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Archibald Simpson's Unpeaceable Kingdom: The Ordeal of Evangelicalism in the Colonial South - Religion in American History (Hardback)
  • Archibald Simpson's Unpeaceable Kingdom: The Ordeal of Evangelicalism in the Colonial South - Religion in American History (Hardback)
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Archibald Simpson's Unpeaceable Kingdom: The Ordeal of Evangelicalism in the Colonial South - Religion in American History (Hardback)

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£70.00
Hardback 252 Pages / Published: 05/04/2018
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This book draws on the life of Presbyterian minister and diarist Archibald Simpson (1734-1795) to examine the history of evangelical Protestantism in South Carolina and the British Atlantic during the last half of the eighteenth century. Although he grew up in the evangelical heartland of Scotland in the wake of the great mid-century revivals, Simpson spurned revivalism and devoted himself instead to the grinding work of the parish ministry. At age nineteen he immigrated to South Carolina, where he spent the next eighteen years serving slaveholding Reformed congregations in the lowcountry plantation district. Here powerful planters held sway over slaves, families, churches, and communities, and Simpson was constantly embattled as he sought to impose an evangelical order on his parishes. In refusing to put the gospel in the pockets of planters who scorned it-and who were accustomed to controlling their parish churches-he earned their enmity. As a result, every relationship was freighted with deceit and danger, and every practice-sermons, funerals, baptisms, pastoral visits, death narratives, sickness, courtship, friendship, domestic concerns-was contested and politicized. In this context, the cause of the gospel made little headway in Simpson's corner of the world. Despite the great midcentury revivals, the steady stream of religious dissenters who poured into the province, and all the noise they made about slave conversions, Simpson's story suggests that there was no evangelical movement in colonial South Carolina, just a tired and frustrating evangelical slog.

Publisher: Lexington Books
ISBN: 9781498569903
Number of pages: 252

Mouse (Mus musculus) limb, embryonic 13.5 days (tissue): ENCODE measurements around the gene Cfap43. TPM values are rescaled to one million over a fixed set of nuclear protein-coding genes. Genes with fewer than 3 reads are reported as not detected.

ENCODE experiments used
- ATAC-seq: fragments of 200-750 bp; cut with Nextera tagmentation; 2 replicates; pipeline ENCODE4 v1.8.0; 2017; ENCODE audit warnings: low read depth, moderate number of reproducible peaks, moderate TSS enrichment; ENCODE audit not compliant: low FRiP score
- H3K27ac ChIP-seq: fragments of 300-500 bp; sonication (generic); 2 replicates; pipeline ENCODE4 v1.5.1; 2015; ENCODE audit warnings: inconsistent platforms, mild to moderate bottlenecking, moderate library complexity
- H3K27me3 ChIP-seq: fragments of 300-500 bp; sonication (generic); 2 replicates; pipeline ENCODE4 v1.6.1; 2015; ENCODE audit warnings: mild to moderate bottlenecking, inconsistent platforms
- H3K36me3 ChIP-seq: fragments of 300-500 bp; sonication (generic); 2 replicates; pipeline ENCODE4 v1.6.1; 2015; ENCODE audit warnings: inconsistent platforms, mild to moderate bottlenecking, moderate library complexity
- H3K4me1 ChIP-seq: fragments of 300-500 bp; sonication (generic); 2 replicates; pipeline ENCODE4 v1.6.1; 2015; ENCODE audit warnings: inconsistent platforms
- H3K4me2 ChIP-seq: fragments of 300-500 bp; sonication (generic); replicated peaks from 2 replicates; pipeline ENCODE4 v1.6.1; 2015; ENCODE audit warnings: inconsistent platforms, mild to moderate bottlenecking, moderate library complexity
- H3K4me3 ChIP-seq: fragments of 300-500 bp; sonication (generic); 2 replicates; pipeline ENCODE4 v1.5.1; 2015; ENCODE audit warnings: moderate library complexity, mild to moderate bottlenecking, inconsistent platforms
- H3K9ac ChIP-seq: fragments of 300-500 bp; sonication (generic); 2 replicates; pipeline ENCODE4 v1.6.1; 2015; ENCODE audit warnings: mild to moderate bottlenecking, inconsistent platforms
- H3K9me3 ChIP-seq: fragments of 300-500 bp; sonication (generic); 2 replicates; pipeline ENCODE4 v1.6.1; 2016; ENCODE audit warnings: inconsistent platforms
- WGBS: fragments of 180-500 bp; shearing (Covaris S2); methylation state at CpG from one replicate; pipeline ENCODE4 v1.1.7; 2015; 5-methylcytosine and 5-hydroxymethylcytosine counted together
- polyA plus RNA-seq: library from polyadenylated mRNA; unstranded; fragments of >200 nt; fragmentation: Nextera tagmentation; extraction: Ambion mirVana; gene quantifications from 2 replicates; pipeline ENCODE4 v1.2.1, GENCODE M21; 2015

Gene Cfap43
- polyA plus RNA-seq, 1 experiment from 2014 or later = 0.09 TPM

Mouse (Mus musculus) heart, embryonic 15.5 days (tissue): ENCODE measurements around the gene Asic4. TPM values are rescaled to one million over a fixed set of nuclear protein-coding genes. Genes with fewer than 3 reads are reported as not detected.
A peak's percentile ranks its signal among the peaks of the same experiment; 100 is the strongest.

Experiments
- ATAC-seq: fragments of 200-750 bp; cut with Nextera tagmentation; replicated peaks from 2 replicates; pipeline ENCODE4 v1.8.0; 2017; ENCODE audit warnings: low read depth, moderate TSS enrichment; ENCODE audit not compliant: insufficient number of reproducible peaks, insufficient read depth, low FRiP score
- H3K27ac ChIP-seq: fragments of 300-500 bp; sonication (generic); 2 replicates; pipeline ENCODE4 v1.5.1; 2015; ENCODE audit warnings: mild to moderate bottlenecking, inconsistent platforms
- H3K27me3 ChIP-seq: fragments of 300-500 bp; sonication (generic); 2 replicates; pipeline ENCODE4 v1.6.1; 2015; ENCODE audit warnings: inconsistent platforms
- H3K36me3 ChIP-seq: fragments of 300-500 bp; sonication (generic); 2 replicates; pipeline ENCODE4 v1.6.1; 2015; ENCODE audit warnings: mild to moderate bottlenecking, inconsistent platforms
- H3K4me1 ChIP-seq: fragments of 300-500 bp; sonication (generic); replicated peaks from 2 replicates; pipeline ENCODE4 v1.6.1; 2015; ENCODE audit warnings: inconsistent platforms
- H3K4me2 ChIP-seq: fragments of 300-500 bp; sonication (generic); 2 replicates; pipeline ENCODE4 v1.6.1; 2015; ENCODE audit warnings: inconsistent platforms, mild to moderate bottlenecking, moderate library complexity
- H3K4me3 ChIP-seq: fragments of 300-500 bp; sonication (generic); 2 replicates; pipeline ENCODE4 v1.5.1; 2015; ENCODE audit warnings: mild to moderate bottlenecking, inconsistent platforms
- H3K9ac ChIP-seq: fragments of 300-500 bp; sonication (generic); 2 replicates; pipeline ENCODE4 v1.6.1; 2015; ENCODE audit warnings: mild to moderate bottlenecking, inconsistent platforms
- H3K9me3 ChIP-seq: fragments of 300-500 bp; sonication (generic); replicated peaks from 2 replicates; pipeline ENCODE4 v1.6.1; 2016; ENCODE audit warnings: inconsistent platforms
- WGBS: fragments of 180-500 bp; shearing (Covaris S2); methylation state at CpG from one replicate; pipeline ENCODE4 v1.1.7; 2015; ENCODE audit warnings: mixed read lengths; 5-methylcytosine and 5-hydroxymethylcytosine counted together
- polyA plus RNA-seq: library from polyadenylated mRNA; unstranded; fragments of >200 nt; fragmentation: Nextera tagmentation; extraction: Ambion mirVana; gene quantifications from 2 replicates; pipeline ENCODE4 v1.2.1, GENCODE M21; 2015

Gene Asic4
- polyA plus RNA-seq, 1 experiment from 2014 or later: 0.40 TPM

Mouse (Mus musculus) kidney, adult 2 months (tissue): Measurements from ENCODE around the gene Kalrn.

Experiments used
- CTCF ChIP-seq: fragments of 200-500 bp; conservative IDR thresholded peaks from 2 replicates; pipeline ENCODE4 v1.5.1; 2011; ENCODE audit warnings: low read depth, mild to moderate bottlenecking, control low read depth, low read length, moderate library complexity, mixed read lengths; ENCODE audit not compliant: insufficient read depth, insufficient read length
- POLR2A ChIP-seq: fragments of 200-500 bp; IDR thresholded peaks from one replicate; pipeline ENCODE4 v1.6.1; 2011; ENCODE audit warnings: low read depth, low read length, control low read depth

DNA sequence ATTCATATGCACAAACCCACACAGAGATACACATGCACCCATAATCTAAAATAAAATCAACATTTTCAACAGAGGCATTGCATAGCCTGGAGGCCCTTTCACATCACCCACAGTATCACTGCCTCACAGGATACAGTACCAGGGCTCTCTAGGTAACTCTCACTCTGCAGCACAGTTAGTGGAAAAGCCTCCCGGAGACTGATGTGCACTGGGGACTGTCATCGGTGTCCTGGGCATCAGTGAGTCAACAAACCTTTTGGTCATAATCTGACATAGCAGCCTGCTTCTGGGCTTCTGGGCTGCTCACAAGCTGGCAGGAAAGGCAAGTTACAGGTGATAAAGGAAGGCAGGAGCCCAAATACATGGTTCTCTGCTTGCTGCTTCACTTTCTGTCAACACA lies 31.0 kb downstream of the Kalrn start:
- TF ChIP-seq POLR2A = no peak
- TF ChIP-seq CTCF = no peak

Weight: 544 g
Dimensions: 238 x 159 x 21 mm


MEDIA REVIEWS
Presbyterian pastor Archibald Simpson was one of the most prolific diarists in the colonial American South. His voluminous entries have gone largely untapped by historians until now. In Peter N. Moore's capable hands, Simpson's writings yield a fascinating account of religion and society in eighteenth-century South Carolina and the British Atlantic world. -- Thomas S. Kidd, Baylor University
Peter N. Moore's biography of Archibald Simpson is important, sweeping, and evocative. Moore writes with well-earned confidence and his rendering of Simpson's fascinating life is sure to attract a wide readership. While revealing the transnational context of religious revivalism, Moore never loses sight of the specific contexts of the localities that Simpson made home. Along the way, Moore's work illuminates plantation life and agriculture, racial slavery, deathways, medicine and sickness, eighteenth-century wars, and family values. Most impressive is Moore's singular capacity to understand and make accessible to present-day readers the mindset and spiritual struggles of eighteenth-century evangelicals. He explains that world with sensitivity, specificity, and nuance. -- Lorri Glover, Saint Louis University
In this gem of a book, Peter N. Moore captures both the expansive scope and the intimate details of a life lived amidst powerful transformations of the eighteenth-century Atlantic world. Archibald Simpson was neither famous nor particularly heroic, but his experiences of economic disruption, religious revival, enlightenment education, transatlantic evangelicalism, political revolution, and the paradoxes of slaveholding Christianity connected him to central events and figures in the making of that world. Moore's engaging reconstruction of Simpson's biography provides a sensitive account of these forces and how they shaped both individual and communal experiences from Scotland to South Carolina and beyond. -- Randolph Scully, George Mason University
Peter N. Moore conveys historians of the Great Awakening to a place we seldom go, the hot troubled world of Carolina and Georgia, where tales of overwhelming success and transformation appeared to stop at the borders. Moore's deep, nuanced reading of the extraordinary diary of Archibald Simpson brings new clarity to the driving forces igniting the passionate efforts of evangelical preachers and the powerful obstacles limiting their success. Illuminating insights about the spiritual anguish of a young boy, his youthful ambitions to work as a pastor, and his clerical work are framed by an unsparing portrait of colonial communities trying to build congregations and recruit pastors in the midst of congregational battles, political manipulation, and stalled efforts to cross the unbridgeable racial divisions against slavery. Within an arena that historians are increasingly framing as large and transatlantic, Moore convinces us to turn back to the power of the individual. -- Marilyn Westerkamp, University of California, Santa Cruz

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